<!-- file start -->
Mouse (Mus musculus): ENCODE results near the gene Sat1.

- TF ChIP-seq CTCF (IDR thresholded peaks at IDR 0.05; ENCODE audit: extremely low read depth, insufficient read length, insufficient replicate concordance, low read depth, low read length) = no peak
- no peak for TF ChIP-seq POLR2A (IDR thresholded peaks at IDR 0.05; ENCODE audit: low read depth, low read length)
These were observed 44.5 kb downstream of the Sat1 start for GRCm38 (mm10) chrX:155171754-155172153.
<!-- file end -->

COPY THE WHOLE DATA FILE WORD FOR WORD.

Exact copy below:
Mouse (Mus musculus): ENCODE results near the gene Sat1.

- TF ChIP-seq CTCF (IDR thresholded peaks at IDR 0.05; ENCODE audit: extremely low read depth, insufficient read length, insufficient replicate concordance, low read depth, low read length) = no peak
- no peak for TF ChIP-seq POLR2A (IDR thresholded peaks at IDR 0.05; ENCODE audit: low read depth, low read length)
These were observed 44.5 kb downstream of the Sat1 start for GRCm38 (mm10) chrX:155171754-155172153.